Review

Jul 16, 2018

Hand of Fate 2 (Switch) Review

Lights Off
4 Awesome
Retails for: $29.99
We Recommend: $29.99
  • Developer: Defiant Development
  • Publisher: Defiant Development
  • Genre: Action, Adventure, Role-Playing, Board Game
  • Released: Jul 17, 2018
  • Platform: Windows, Xbox One, PlayStation 4, Switch
  • Reviewed: Switch

Hand of Fate 2 is a great fit for the Nintendo Switch. With its combination of tabletop, collectible card game, and action RPG, it does everything the other versions of the game does – except done in handheld and portable form. Defiant Development’s hit from the tail end of 2017 sees new life in 2018. Whether you’re playing the series for the first time or double-dipping on another platform, Hand of Fate 2 is a unique experience that expands on the original in every way.

Hand of Fate 2 goes hard from the moment you start it, taking you straight into the game and starts teaching you the basics. After the first run, you’re placed into character creation to set the male or female avatar of your choosing. This character you will see on the main screen and in combat. The selection of customization options are minimal but effective. You’ll walk away from this feeling like you’re a part of the campaign more than the previous. This is a choose your own adventure in all the best ways.

The dealer as he’s known, is the same from the first game. He’s the storyteller and mystic that talks you through each of your adventures. The game comes with a campaign that spans 22 different stories or events, like saving an emperor and empress, but with a flavor all their own. There’s also an Endless Mode that came as free DLC elsewhere, but is already included here to see how far you can get before you die if you’ve exhausted the main campaign. Hand of Fate 2 also comes with other DLCs seen on other platforms: Dealer’s Apprentice and Shattered Memories. Dealer’s Apprentice sees the Dealer himself joins you, and brings 1 companion card and 3 customization cards to the table. Shattered Memories offers 50 new shards, and 10 new tokens into the game to bring memories of the past into the present. These DLCs were free updates on other platforms, and does does not include the Outlands and Outsiders premium DLC here, at least as of yet.

The game is started by playing cards you’ve collected. They are broken down into categories: Companion Cards is a single selection for who will help you during combat scenarios. Encounter Cards are certain cards that can aid you like giving gold or the ability to unlock more cards. And finally, Equipment Cards let you bring your favorite weapons, shields, or rings into combat. They can be brought for the purpose of selling them for gold and other needs. Cards are then placed onto a table in a grid-like fashion. You move in a direction where a card has not been flipped over. Your fate is decided by random events in which the card you land on either is a dialogue, dice roll, or an encounter. Dialogue choices let you steer conversations into or out of combat. Dice rolls rely on luck and chance to be successful. Along your journey, you must manage health, food, and gold to survive and thrive. If your health runs out during the card aspect, or in combat, you must restart the campaign from the beginning. In times before an encounter, you’ll be given a series of cards like a ball in a cup style, and as they are mixed up, you must follow the best card or risk taking unnecessary damage.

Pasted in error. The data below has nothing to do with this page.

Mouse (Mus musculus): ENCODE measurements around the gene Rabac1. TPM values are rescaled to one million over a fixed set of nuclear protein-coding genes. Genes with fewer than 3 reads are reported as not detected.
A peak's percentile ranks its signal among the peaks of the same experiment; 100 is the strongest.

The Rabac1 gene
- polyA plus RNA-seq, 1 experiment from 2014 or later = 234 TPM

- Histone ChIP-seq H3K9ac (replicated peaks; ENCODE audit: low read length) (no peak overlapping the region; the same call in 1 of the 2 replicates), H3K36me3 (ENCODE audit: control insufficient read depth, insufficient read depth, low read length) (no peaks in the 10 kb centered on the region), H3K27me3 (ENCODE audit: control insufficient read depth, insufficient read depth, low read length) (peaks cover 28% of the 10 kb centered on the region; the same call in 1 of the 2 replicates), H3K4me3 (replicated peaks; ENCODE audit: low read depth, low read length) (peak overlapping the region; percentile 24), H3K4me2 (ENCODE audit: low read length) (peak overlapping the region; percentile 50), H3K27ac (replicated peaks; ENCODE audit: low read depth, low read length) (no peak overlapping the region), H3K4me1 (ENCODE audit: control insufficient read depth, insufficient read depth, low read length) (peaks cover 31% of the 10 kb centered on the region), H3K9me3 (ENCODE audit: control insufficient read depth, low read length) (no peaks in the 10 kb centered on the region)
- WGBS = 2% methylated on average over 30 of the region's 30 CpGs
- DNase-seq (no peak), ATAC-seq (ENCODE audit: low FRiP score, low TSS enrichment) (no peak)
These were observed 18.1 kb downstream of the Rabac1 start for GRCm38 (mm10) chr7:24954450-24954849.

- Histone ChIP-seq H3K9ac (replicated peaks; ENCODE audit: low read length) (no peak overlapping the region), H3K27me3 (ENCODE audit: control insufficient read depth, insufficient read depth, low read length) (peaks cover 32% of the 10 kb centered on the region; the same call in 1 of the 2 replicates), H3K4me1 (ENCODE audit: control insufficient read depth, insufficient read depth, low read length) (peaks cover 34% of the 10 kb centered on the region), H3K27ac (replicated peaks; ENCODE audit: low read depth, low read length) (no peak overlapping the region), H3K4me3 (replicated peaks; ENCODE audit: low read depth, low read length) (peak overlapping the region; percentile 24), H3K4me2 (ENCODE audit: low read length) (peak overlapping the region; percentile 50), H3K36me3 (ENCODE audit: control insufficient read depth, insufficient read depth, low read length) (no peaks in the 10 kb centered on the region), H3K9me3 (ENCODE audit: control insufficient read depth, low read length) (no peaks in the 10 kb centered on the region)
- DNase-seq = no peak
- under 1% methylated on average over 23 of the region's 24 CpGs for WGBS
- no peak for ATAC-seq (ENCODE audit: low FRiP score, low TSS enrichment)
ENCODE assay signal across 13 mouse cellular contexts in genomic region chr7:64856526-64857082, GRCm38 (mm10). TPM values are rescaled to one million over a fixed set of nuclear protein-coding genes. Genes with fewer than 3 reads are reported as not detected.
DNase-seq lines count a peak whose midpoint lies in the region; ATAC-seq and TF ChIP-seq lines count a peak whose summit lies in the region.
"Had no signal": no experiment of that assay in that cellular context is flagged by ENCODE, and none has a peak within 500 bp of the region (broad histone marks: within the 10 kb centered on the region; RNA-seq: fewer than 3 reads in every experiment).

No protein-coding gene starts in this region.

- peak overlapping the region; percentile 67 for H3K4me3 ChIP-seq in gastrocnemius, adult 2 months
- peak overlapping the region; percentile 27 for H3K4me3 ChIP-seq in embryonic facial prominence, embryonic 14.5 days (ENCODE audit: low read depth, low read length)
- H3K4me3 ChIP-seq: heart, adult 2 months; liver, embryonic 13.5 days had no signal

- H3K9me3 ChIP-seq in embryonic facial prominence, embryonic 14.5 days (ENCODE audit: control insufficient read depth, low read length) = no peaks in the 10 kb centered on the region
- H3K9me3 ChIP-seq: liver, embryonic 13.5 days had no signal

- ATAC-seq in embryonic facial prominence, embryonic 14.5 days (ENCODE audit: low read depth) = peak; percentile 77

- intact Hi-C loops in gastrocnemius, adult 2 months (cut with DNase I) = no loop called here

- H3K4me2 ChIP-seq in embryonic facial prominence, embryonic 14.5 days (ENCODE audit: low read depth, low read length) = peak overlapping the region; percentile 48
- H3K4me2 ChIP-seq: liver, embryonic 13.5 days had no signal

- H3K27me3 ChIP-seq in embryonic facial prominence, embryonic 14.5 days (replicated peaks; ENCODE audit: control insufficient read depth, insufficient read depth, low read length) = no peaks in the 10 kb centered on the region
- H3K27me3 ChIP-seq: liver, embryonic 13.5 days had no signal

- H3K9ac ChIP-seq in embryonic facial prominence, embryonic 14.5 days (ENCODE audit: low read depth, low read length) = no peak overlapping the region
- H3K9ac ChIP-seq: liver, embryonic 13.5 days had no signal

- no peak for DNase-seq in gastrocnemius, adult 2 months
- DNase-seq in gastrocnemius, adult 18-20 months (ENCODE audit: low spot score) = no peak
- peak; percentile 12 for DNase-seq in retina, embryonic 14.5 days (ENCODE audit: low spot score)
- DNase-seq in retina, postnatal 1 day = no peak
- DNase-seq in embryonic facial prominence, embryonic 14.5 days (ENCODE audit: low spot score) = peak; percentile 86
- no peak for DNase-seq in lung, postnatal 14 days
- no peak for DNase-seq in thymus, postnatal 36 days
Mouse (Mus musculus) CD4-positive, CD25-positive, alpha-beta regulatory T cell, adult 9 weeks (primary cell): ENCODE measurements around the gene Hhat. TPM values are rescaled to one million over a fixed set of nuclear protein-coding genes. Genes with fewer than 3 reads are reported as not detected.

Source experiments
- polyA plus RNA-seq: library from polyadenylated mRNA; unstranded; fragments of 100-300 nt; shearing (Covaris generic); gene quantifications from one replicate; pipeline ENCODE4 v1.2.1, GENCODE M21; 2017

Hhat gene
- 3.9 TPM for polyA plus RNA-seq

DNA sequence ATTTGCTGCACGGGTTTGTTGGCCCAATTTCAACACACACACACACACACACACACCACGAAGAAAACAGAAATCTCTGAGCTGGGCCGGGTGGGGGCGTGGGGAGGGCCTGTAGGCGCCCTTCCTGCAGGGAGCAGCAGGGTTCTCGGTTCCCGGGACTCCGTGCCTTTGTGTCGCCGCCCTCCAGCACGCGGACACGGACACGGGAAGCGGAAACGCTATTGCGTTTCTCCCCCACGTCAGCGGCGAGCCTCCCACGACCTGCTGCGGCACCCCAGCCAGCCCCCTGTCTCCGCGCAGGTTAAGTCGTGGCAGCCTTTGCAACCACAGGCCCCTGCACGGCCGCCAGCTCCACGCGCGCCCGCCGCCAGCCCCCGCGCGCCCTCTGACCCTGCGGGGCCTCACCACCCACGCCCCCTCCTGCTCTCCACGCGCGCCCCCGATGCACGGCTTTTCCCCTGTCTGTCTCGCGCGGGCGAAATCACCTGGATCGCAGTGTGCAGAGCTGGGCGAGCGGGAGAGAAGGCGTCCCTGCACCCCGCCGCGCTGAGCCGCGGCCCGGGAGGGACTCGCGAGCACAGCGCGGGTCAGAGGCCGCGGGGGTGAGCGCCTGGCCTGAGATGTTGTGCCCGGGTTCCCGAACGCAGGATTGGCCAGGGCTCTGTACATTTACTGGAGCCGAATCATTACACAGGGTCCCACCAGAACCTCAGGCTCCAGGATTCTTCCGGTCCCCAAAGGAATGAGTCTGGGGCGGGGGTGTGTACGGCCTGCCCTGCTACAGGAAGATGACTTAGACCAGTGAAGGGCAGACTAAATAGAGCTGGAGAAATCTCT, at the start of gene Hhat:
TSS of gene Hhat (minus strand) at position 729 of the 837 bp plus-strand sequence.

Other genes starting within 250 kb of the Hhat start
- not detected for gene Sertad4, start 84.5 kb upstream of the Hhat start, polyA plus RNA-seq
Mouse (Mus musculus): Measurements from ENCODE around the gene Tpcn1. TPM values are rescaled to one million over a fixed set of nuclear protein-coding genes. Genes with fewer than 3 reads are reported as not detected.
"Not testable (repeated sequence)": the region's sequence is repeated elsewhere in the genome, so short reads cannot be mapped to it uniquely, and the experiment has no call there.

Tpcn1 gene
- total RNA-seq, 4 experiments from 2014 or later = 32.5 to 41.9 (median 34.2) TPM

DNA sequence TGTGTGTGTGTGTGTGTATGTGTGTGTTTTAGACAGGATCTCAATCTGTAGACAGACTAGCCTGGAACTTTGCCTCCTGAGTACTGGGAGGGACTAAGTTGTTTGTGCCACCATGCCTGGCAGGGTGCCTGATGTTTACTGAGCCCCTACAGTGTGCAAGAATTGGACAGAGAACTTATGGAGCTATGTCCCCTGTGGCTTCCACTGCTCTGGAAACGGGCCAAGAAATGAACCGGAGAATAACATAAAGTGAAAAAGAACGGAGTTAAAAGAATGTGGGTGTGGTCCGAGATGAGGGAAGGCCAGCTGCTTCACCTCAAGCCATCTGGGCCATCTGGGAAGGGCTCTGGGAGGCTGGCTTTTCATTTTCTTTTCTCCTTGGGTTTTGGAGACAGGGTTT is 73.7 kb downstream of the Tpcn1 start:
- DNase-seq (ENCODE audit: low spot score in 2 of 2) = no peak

When combat kicks off, you’re transitioned to combat areas. These transitions take a bit longer on the Switch than other platforms, but is nothing egregious. Be warned that your health from the card game carries over, and vice versa. So come prepared or do your best to negate damage towards you. Combat is the Batman Arkham style of combat in which you’ll attack, block, evade/roll, and more. You can bring a companion into a level which each one has unique partner abilities that can aid you in combat and distract enemies. New to Hand of Fate 2 is the ability to execute a finishing move onto an enemy. This animation makes you impervious to damage, so it is in your best interest to use it. Hand of Fate 2‘s combat is smooth and effortless in making you feel like a badass. You also get power moves, as well as holding the attack button results in a strong attack. In some cases, the fighting goes by way too quickly in comparison to its card elements.

It’s amazing to see a game like Hand of Fate 2 on the Switch, as it makes perfect sense for portability and presentation. While the sequel is everything from the original Hand of Fate and more, I’d still like the original end up on here for completeness. Defiant Development have done a great job at making the game work well on the Switch to be comparable to the other systems the game appears on. You’ll likely not play anything like Hand of Fate 2, and is absolutely worth the purchase no matter where you can get it.

A pre-release Switch eShop code was provided by the publisher for review purposes